Just a short post today. I wanted to share about running after dental work, as I decided to get my wisdom teeth pulled 5 days before I started marathon training.
My friend had postponed dental work and got a really bad infection that put her in the hospital. I decided to stop avoiding my own dental work and scheduled to get it done on Wednesday before training started on Monday. I figured even if my recovery was longer than anticipated, it would be better than doing it during training or waiting until my November marathon was done.
Dentists have always been surprised to look in my mouth to see all four wisdom teeth sitting in my tiny mouth. They pulled them out while I was under MAC (monitored anesthesia care) with great expertise. Within a few minutes of me waking up, when the assistant and surgeon were explaining important things to TH, I interrupted, “When can I run again?”
There was probably some giggles, and they answered that I could run after I stopped using the narcotics. Ask your surgeon about your specific care and recovery plan.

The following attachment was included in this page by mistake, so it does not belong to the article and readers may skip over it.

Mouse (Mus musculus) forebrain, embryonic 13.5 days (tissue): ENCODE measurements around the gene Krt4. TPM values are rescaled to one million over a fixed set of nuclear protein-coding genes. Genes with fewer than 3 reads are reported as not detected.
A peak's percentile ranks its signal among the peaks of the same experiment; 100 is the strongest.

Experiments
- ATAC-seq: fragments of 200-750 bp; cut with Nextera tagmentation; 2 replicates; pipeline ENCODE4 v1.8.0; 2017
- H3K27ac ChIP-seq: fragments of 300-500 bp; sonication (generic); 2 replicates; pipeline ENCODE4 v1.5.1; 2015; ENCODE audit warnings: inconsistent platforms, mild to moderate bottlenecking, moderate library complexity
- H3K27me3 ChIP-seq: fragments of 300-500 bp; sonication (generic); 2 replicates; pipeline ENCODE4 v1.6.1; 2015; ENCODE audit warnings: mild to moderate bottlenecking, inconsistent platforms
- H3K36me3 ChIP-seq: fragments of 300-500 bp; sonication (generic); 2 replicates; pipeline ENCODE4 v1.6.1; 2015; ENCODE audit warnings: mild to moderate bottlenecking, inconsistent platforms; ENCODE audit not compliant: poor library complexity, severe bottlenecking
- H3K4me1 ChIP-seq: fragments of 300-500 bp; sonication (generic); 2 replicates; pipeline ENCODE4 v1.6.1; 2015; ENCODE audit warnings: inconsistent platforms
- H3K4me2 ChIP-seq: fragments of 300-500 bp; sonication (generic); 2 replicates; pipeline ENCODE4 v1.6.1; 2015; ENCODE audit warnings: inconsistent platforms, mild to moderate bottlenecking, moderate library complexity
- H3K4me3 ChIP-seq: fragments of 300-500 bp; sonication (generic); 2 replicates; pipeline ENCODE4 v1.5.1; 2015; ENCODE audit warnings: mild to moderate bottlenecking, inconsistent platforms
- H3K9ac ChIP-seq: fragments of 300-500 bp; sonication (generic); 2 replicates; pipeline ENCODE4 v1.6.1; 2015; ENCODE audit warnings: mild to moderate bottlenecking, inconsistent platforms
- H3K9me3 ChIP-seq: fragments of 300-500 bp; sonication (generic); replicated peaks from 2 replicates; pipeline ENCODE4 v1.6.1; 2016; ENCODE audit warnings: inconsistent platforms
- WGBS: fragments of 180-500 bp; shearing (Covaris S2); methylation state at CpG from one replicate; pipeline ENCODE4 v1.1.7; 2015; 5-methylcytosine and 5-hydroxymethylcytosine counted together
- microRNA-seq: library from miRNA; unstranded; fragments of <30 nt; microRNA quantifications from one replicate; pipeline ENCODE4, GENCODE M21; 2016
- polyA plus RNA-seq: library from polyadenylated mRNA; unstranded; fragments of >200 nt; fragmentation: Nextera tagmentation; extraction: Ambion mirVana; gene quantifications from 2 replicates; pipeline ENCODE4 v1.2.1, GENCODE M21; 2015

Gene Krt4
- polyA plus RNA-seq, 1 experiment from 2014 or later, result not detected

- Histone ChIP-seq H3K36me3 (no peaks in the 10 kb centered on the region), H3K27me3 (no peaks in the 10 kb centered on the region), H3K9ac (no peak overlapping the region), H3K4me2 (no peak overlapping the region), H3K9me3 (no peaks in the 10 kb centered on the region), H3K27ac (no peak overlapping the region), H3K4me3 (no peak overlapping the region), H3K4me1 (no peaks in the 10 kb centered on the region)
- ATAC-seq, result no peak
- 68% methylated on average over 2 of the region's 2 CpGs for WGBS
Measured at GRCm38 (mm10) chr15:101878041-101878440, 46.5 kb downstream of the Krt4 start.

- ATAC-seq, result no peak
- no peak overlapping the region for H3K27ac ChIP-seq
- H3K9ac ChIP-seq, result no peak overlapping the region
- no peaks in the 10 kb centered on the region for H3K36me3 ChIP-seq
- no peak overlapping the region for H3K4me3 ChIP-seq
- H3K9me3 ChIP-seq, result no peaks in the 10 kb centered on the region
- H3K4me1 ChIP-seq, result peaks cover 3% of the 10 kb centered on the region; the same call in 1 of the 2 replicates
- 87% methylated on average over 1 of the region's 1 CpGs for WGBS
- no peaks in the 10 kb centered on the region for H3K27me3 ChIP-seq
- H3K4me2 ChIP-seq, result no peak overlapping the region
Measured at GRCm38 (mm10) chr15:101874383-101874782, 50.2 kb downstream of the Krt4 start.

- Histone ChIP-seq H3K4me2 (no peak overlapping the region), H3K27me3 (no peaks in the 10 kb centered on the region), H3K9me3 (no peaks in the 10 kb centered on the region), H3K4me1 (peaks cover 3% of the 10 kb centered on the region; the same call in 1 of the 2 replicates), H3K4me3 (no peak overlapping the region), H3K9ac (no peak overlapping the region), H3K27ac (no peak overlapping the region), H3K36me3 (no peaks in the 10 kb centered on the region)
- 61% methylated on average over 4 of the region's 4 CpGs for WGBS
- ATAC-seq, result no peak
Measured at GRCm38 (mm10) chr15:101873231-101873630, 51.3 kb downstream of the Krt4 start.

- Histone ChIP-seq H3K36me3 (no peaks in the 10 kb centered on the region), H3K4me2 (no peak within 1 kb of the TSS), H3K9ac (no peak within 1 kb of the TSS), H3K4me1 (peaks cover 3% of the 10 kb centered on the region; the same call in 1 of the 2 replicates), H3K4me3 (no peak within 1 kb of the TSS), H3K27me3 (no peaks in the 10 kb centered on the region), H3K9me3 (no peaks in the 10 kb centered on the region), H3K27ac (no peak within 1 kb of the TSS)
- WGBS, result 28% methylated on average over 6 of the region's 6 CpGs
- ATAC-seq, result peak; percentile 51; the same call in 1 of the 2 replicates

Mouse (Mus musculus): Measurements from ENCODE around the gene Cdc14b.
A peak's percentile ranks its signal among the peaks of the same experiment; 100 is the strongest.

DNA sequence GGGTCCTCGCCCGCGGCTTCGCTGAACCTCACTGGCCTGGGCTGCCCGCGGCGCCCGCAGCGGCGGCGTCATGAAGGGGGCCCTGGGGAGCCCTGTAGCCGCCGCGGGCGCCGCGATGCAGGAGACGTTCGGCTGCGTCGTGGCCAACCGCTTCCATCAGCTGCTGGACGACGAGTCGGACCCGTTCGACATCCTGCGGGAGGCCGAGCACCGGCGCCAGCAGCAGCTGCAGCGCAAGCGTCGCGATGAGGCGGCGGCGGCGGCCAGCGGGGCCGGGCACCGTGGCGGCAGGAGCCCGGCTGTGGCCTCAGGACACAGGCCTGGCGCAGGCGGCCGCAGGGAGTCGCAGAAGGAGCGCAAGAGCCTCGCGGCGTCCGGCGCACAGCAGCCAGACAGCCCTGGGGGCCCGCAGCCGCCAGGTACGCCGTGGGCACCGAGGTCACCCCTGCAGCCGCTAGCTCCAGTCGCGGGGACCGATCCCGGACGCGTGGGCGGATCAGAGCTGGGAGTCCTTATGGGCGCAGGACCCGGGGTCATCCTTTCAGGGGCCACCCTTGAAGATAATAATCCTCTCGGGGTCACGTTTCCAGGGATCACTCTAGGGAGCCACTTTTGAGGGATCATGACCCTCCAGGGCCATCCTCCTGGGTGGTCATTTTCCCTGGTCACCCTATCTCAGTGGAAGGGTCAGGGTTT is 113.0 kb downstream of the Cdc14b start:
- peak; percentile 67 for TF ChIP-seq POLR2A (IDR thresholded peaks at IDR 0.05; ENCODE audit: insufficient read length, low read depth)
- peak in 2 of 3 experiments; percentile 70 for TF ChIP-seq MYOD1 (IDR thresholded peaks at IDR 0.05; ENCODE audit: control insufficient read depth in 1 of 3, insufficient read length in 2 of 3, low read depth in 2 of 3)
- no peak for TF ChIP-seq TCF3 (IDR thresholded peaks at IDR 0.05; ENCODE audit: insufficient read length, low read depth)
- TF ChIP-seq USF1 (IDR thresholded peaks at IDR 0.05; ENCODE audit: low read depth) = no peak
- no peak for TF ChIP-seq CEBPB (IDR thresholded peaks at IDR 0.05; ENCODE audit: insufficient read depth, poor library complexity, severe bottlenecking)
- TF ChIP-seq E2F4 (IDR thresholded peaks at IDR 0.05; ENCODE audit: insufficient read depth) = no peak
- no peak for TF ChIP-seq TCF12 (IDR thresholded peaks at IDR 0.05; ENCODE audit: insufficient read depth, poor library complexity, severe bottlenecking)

Allowing yourself to heal
First, I prepared myself (and my insane dog) by front-loading my week with running.
Then after surgery, I gave myself permission to heal. I recognized that my body had gone through what amounted to a traumatic experience and let energy go toward healing. I ate more than I thought I should for my activity levels. I was gentle with myself when I tired easily. Even though I had a great surgery and recovery, it was still a week before I felt back to myself. I got that jolt of happiness and energy, like when you emerge from the other side of a cold or flu and “normal” feels like “RAINBOWS AND BUTTERFLIES!!”.
5 tips for running after dental work
- Just because you can, doesn’t mean you should. Remember energy used during a run can’t be used to heal.
- Don’t clench your teeth. Relax your jaw and open your mouth a bit as you run.
- Periodically check in with your body. How does your mouth feel with all the jostling? How does your head feel?
- Don’t overdo it and set yourself back. Leave yourself energy to heal.
- And maybe, you know, plan your life so that you’re not rushing surgery before training start. Then (maybe) you’ll be more patient before running again.
I ended up only missing 3 regular running days. For my first day of marathon training, I swapped my first run and a cross-training day. I used my bike on a trainer for 30 minutes to ease me back into exercise before running a short run outside the next day.